For the rich think tanks, the main consideration is the extra time they can have mingling with the powerful in informal settings , by living in the powerfuls' home town.

But think tanks used to require incomes of millions a year to be even minimally successful.

Everything they said or did involved printing and mailing out thousands of pieces of  impressive-looking, heavy, colorful paper : most of their costs were here - not in office space or salaries.

(Many of the think tank Fellows merely need a credible hitching post between real jobs, more than they needed a real big income right now : a Fellowship at a big think tank acted like a highly visible CV and Resume .)

But free email,  free YouTube access and tiny costs for video cameras and video editing software, free or nearly free static-free long distance phone calls, free blogs and websites has made for a totally virtual global presence at virtually no cost.

But you still need to be in the centre of the action in big capitol cities.

But I have personally seen recently, ( in cities like New York, London, Toronto and Ottawa)  some truly, ahem, modest accommodations, within walking distance of the powerful, and carrying relatively modest monthly rents .

Bachelor apartments, lofts and the like over shops --- probably occupied by student types and ethnic immigrants.

Now think tanks - even today in these digital times - still require impressive offices to appear and be impressive.

Receptionist in a visually attractive outer office with plenty of flashy, expensive, paper publications for take away, a nicely wood panelled executive director's sanctum ; you know the total look, even at its bare minimum.

True, other than the director and office manager-cum-receptionist , the fellows of the think tank can be mere 'adjunct scholars' , all  employed-for-money elsewhere, but glad to hang their intellectual hat at a credible institution to spread their individual take on the world and modestly self-promote themselves at the same time.

They stay in touch by phone and email and a few (free) video conferences.

This still keeps the very minimal costs for a credible think tanks to about $200,000 a year - and among the 99% there are not enough well to do to offer up cost-free large donations on that scale on an annual basis.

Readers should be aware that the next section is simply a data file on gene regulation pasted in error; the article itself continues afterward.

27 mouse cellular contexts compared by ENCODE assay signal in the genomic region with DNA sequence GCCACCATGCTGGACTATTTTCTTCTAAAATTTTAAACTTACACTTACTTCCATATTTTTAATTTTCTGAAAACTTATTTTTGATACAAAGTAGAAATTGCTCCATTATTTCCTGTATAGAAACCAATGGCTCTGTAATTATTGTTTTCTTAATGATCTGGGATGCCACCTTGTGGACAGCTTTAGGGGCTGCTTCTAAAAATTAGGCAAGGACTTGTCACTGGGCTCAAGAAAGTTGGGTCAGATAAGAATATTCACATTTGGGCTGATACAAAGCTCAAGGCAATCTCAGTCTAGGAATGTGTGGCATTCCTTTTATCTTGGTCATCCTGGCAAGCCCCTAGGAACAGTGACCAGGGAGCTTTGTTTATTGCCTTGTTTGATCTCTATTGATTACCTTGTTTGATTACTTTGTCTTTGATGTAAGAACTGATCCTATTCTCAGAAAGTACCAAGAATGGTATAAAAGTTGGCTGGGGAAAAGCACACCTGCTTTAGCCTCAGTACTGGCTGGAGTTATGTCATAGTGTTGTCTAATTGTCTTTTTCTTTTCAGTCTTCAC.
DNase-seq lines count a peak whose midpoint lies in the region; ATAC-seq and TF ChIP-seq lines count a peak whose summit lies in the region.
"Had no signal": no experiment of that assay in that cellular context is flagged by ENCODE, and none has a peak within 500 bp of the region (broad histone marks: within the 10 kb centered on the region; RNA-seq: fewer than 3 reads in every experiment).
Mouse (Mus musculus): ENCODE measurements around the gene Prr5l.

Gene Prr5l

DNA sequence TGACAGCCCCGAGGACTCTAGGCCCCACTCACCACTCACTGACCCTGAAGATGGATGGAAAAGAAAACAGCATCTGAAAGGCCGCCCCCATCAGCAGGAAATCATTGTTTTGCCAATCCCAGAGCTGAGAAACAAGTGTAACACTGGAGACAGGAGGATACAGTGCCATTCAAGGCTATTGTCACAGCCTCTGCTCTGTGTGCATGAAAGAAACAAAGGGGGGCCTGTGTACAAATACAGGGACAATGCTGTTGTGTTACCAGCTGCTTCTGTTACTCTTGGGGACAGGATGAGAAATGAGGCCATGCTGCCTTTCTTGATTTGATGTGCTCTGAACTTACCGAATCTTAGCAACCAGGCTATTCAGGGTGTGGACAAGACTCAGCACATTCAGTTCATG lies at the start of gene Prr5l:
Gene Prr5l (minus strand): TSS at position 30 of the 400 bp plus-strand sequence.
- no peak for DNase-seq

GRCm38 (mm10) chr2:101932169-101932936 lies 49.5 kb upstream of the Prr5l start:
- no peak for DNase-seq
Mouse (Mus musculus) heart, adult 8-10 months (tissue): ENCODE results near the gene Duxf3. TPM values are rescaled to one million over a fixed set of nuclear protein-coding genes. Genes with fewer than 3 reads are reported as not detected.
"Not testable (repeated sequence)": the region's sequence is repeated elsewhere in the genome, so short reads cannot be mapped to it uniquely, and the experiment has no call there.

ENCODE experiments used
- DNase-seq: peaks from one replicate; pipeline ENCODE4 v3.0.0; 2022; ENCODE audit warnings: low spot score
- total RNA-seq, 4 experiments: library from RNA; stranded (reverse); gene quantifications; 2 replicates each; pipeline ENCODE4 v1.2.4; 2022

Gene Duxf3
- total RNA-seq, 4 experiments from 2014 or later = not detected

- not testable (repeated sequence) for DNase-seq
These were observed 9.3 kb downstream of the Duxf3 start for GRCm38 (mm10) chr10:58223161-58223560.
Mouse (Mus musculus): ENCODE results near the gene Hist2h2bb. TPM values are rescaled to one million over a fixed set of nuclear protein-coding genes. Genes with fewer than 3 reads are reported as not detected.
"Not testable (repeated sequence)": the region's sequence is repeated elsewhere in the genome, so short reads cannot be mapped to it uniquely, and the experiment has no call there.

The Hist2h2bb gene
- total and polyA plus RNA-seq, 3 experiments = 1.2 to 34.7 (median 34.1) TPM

We all know - or should know - that it literally cost millions in set up work before seeking small donations becomes profitable - and this only applies to a few large organizations with a unique appeal to a large subset of the population.

Among the 99%, only a large collection of small foundations, bequests and labour unions can fund a credible think tank of the conventional sort - which is why they are so rare.

Some digital aggregators are well on their way to becoming highly effective quasi-think tanks cum lobby groups cum everything.

I am thinking of digital efforts like Canada's , potentially more effective than all of the other of Canada's Left-leaning organizations, baring only a few big unions, the NDP social democratic party itself, and one or two of the conventional (having an Ottawa office)  think tanks that are of the Left.

(I am here deliberately excluding the environmental type organizations from this description of the Canadian Left.)

It suggests another model for a successful modern day think tank : the personal blog.

Yes, the personal blog !

The personal blog suggests several highly attractive attributes that don't actually have to be true ---- to remain highly attractive.

If I tell you that I am typing this blog post on my bed in only my PJ bottoms because Halifax this July is unusually hot and muggy, you wouldn't likely be surprised.

Aren't all blogs - or most all blogs - done that way ?

No they are not . Take the example of James Hoggan, titular head of the blog deSmogBlog.

In the world, on the subject of climate change, this blog is very very powerful - far more listened to than anything else Canada can produce on the subject with the exception of the Fraser Institute think tank, the two national papers and a few Canadian climate change deniers' own blog efforts .

Yes I am saying that no one in the rest of the world listens to the current Canadian Government or the Official Opposition on this subject : their views are known around the world but seen as static.

In his book, Climate Cover-Up, Hoggan explains he had very humble intentions at first : merely to add a community service element to the website of his small Vancouver PR firm.

He stumbled upon climate change as the subject of that community service section: because it seemed so polarized, he thought he could offer the community an objective look at both sides.

As he researched he found no scientific controversy, only a scientific consensus combating a secretive PR  assault against it.